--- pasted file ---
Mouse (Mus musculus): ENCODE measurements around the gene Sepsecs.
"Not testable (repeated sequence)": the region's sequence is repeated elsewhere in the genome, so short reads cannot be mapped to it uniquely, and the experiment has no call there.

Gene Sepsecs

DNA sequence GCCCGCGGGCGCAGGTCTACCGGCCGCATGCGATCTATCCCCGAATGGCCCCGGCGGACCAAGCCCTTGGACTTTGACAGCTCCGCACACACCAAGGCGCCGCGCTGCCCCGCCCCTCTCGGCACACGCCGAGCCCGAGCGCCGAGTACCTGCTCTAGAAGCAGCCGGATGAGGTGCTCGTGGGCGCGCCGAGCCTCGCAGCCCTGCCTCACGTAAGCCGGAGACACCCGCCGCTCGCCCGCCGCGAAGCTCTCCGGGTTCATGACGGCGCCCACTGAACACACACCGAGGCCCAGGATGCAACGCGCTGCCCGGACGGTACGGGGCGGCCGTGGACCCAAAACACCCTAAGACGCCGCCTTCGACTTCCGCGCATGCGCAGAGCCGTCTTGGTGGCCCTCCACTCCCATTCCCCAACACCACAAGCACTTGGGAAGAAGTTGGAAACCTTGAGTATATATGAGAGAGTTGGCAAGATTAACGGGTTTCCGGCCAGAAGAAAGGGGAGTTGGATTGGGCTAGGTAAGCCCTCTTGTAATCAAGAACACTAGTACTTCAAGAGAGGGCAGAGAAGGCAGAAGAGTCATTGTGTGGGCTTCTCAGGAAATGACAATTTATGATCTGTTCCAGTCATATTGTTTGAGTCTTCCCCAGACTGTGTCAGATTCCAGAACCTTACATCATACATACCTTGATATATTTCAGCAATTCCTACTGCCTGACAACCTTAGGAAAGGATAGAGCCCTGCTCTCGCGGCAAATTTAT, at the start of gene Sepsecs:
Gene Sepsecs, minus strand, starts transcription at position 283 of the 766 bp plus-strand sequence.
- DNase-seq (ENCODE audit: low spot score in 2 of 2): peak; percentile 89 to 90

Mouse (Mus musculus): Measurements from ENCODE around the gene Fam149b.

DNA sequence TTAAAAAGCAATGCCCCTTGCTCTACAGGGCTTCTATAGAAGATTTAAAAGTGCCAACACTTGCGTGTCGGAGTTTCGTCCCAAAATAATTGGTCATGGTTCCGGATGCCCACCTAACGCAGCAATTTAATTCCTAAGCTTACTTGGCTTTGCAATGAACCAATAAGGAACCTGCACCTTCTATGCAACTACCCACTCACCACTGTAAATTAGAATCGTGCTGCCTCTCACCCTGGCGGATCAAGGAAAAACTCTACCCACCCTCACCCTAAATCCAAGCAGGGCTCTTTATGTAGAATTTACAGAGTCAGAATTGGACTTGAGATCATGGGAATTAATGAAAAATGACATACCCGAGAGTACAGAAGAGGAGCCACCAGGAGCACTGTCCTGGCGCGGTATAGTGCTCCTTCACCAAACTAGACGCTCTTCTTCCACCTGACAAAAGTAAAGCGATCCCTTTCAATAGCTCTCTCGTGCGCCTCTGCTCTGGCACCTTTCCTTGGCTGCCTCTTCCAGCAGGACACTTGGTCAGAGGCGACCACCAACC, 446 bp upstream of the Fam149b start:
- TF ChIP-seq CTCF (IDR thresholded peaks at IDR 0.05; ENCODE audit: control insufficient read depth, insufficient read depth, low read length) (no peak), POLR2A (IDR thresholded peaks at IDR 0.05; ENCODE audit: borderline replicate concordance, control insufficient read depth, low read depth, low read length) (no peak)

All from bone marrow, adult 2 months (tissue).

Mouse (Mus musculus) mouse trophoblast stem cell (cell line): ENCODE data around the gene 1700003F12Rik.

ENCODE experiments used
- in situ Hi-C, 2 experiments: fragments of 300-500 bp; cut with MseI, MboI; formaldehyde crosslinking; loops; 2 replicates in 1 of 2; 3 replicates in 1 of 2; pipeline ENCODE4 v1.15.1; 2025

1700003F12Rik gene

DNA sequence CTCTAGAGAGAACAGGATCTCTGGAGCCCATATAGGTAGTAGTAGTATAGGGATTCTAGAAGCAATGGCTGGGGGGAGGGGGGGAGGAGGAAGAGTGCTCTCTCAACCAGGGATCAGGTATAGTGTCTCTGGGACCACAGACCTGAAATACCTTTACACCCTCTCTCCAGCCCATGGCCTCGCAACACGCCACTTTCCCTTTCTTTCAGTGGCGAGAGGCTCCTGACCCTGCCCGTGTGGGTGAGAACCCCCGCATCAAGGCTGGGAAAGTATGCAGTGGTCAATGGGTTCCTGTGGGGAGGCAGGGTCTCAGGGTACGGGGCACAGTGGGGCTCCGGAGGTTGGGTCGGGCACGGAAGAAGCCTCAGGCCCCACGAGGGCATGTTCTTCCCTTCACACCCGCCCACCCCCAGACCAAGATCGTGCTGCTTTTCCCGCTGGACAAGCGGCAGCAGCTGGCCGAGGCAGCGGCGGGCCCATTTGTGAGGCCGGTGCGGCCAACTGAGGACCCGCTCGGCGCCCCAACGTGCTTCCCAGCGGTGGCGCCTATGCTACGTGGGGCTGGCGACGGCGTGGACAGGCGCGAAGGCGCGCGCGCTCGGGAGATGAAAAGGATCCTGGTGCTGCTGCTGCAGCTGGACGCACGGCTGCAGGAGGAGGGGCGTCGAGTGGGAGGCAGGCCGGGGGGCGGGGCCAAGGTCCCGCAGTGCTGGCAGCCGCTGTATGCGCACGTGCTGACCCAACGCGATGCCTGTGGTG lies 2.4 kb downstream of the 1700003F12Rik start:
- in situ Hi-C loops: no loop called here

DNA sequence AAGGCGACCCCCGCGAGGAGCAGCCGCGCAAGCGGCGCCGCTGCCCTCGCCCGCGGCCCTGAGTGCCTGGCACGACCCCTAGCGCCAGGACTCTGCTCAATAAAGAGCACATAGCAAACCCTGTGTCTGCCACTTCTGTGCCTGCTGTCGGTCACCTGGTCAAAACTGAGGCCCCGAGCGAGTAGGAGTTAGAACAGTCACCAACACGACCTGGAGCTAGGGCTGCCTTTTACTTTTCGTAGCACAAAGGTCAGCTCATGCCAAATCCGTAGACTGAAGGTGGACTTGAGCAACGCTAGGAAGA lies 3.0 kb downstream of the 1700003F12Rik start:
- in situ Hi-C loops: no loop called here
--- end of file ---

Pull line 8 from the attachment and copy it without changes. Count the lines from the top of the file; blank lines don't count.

DNA sequence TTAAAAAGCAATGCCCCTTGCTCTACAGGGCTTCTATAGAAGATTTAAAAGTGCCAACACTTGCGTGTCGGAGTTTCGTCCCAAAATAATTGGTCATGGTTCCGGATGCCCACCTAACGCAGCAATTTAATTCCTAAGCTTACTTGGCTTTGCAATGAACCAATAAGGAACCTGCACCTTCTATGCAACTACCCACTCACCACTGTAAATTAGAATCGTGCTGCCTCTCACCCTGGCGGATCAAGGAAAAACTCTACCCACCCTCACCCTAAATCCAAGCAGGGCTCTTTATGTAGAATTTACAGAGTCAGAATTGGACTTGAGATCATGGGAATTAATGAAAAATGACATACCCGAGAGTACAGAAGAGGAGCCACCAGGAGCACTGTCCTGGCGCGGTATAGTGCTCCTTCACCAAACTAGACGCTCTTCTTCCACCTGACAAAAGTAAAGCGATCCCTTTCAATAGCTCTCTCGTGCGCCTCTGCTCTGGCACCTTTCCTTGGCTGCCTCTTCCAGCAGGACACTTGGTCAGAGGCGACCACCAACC, 446 bp upstream of the Fam149b start: